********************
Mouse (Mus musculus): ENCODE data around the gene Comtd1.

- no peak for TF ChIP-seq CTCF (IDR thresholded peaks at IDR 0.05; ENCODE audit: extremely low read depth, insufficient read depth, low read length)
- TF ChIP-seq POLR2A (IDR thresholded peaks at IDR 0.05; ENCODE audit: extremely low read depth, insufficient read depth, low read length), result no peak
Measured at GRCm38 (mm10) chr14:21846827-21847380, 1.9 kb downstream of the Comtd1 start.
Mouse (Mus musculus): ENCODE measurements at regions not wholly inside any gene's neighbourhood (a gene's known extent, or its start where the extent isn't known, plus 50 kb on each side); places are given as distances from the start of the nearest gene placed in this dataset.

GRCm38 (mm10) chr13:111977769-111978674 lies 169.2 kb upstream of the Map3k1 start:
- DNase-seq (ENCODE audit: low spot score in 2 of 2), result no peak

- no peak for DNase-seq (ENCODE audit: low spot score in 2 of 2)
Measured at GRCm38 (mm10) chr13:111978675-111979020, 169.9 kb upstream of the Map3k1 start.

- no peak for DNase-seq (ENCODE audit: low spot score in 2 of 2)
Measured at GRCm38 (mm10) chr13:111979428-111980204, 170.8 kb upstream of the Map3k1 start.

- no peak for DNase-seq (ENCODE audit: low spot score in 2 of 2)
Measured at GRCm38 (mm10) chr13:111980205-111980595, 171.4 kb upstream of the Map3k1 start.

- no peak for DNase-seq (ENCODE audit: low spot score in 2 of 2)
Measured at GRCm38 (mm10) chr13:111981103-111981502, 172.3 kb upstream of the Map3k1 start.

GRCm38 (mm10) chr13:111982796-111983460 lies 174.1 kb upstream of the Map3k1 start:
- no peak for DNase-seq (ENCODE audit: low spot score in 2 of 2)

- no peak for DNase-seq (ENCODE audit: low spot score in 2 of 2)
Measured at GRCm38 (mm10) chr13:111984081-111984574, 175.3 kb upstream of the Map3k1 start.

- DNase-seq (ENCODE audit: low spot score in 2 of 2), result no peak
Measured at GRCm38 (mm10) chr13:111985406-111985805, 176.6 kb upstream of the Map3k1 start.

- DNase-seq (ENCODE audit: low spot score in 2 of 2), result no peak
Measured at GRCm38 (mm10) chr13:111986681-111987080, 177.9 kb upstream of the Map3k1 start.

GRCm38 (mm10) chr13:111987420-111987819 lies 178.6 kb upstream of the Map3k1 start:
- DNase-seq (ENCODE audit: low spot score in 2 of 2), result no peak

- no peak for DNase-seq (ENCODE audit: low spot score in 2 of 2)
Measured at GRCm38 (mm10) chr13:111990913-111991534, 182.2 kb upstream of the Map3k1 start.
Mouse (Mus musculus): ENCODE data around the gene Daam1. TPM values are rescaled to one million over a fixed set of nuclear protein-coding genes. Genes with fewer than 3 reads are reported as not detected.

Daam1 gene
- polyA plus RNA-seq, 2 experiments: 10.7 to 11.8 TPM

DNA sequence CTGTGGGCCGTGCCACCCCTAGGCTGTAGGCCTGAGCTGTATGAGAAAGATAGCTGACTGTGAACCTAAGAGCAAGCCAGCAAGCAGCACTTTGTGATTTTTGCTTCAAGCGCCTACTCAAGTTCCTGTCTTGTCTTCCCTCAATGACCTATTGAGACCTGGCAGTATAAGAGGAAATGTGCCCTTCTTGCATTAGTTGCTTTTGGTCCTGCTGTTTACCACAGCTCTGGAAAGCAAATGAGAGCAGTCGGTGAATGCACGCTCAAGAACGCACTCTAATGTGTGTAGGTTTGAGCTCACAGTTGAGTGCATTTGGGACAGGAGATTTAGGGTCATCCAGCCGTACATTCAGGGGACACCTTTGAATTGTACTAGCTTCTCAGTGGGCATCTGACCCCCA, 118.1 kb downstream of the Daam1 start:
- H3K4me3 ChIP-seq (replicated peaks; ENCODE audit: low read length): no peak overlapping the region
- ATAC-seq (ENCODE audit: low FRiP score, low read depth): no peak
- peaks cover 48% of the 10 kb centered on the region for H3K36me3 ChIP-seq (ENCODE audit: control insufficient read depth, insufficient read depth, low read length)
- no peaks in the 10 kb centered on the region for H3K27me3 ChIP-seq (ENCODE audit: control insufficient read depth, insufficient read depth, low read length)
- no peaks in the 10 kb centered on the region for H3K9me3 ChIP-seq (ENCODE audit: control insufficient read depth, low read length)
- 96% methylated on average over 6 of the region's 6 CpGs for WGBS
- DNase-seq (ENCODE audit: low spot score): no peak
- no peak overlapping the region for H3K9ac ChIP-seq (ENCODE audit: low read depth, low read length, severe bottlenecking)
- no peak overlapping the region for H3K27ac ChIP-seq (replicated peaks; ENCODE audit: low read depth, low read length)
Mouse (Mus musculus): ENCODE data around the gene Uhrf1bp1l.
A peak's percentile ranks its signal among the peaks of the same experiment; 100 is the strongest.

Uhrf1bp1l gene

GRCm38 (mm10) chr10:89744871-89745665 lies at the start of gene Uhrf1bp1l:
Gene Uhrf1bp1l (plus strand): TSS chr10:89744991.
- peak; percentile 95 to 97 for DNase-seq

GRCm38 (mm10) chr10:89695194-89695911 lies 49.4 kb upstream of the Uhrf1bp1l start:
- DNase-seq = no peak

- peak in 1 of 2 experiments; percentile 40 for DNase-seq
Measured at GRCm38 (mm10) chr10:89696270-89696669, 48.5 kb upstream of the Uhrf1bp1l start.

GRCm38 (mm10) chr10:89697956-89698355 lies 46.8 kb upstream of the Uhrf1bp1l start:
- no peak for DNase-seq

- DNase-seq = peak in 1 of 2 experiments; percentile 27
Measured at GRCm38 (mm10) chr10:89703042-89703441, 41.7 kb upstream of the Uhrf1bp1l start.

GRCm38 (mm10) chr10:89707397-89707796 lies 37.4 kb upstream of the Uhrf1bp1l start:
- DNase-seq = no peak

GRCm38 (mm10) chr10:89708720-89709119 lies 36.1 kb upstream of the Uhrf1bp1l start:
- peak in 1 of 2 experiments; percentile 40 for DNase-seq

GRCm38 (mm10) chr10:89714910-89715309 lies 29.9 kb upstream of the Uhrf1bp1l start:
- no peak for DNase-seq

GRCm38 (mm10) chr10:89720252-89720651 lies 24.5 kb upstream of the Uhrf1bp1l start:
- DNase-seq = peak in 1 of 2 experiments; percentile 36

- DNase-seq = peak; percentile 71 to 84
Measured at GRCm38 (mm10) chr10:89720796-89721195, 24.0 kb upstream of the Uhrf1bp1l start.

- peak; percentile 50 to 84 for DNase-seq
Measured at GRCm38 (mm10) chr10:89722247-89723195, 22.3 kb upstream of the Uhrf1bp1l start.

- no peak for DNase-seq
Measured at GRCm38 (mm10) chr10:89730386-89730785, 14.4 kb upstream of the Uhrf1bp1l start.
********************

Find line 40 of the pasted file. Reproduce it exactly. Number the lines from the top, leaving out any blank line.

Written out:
- no peak overlapping the region for H3K27ac ChIP-seq (replicated peaks; ENCODE audit: low read depth, low read length)